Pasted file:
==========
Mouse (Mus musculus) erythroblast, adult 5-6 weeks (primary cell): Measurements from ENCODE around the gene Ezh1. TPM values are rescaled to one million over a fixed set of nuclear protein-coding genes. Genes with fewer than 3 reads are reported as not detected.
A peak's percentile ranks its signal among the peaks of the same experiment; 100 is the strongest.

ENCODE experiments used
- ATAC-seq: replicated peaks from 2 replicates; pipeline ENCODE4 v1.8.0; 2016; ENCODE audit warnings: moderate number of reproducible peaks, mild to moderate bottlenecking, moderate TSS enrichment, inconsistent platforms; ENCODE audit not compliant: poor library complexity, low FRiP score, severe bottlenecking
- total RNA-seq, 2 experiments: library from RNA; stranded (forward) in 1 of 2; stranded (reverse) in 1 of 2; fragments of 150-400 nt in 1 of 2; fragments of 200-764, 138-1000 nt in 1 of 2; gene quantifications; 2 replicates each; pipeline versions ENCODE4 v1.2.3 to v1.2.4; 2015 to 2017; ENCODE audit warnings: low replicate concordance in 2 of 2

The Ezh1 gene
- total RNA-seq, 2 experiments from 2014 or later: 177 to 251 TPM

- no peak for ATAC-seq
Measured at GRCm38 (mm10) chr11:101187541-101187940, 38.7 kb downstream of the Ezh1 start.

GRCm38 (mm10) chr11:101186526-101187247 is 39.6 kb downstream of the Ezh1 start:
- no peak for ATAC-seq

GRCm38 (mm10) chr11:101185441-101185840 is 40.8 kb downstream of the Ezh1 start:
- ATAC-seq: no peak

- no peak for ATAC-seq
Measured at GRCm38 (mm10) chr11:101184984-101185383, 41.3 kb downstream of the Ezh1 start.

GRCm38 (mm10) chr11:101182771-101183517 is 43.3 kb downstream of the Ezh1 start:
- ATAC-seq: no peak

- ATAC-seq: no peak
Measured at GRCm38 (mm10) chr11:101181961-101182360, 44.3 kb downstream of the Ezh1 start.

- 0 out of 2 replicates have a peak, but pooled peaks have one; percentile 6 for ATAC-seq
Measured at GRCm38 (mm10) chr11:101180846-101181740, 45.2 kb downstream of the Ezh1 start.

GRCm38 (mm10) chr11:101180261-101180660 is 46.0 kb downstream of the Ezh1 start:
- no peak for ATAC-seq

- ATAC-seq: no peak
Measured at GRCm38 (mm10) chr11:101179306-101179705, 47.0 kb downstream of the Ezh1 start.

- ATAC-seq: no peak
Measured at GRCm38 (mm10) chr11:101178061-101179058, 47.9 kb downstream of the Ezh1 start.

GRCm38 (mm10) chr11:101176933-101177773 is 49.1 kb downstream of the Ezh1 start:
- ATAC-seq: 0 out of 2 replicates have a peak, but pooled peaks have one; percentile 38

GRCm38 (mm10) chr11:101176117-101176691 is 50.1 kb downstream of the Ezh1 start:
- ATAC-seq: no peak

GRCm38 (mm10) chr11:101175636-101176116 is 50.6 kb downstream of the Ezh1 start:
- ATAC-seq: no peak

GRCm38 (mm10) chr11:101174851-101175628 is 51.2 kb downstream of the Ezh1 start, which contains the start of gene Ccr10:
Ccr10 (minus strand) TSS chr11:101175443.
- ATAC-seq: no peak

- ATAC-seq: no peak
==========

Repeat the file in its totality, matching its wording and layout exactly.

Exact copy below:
Mouse (Mus musculus) erythroblast, adult 5-6 weeks (primary cell): Measurements from ENCODE around the gene Ezh1. TPM values are rescaled to one million over a fixed set of nuclear protein-coding genes. Genes with fewer than 3 reads are reported as not detected.
A peak's percentile ranks its signal among the peaks of the same experiment; 100 is the strongest.

ENCODE experiments used
- ATAC-seq: replicated peaks from 2 replicates; pipeline ENCODE4 v1.8.0; 2016; ENCODE audit warnings: moderate number of reproducible peaks, mild to moderate bottlenecking, moderate TSS enrichment, inconsistent platforms; ENCODE audit not compliant: poor library complexity, low FRiP score, severe bottlenecking
- total RNA-seq, 2 experiments: library from RNA; stranded (forward) in 1 of 2; stranded (reverse) in 1 of 2; fragments of 150-400 nt in 1 of 2; fragments of 200-764, 138-1000 nt in 1 of 2; gene quantifications; 2 replicates each; pipeline versions ENCODE4 v1.2.3 to v1.2.4; 2015 to 2017; ENCODE audit warnings: low replicate concordance in 2 of 2

The Ezh1 gene
- total RNA-seq, 2 experiments from 2014 or later: 177 to 251 TPM

- no peak for ATAC-seq
Measured at GRCm38 (mm10) chr11:101187541-101187940, 38.7 kb downstream of the Ezh1 start.

GRCm38 (mm10) chr11:101186526-101187247 is 39.6 kb downstream of the Ezh1 start:
- no peak for ATAC-seq

GRCm38 (mm10) chr11:101185441-101185840 is 40.8 kb downstream of the Ezh1 start:
- ATAC-seq: no peak

- no peak for ATAC-seq
Measured at GRCm38 (mm10) chr11:101184984-101185383, 41.3 kb downstream of the Ezh1 start.

GRCm38 (mm10) chr11:101182771-101183517 is 43.3 kb downstream of the Ezh1 start:
- ATAC-seq: no peak

- ATAC-seq: no peak
Measured at GRCm38 (mm10) chr11:101181961-101182360, 44.3 kb downstream of the Ezh1 start.

- 0 out of 2 replicates have a peak, but pooled peaks have one; percentile 6 for ATAC-seq
Measured at GRCm38 (mm10) chr11:101180846-101181740, 45.2 kb downstream of the Ezh1 start.

GRCm38 (mm10) chr11:101180261-101180660 is 46.0 kb downstream of the Ezh1 start:
- no peak for ATAC-seq

- ATAC-seq: no peak
Measured at GRCm38 (mm10) chr11:101179306-101179705, 47.0 kb downstream of the Ezh1 start.

- ATAC-seq: no peak
Measured at GRCm38 (mm10) chr11:101178061-101179058, 47.9 kb downstream of the Ezh1 start.

GRCm38 (mm10) chr11:101176933-101177773 is 49.1 kb downstream of the Ezh1 start:
- ATAC-seq: 0 out of 2 replicates have a peak, but pooled peaks have one; percentile 38

GRCm38 (mm10) chr11:101176117-101176691 is 50.1 kb downstream of the Ezh1 start:
- ATAC-seq: no peak

GRCm38 (mm10) chr11:101175636-101176116 is 50.6 kb downstream of the Ezh1 start:
- ATAC-seq: no peak

GRCm38 (mm10) chr11:101174851-101175628 is 51.2 kb downstream of the Ezh1 start, which contains the start of gene Ccr10:
Ccr10 (minus strand) TSS chr11:101175443.
- ATAC-seq: no peak

- ATAC-seq: no peak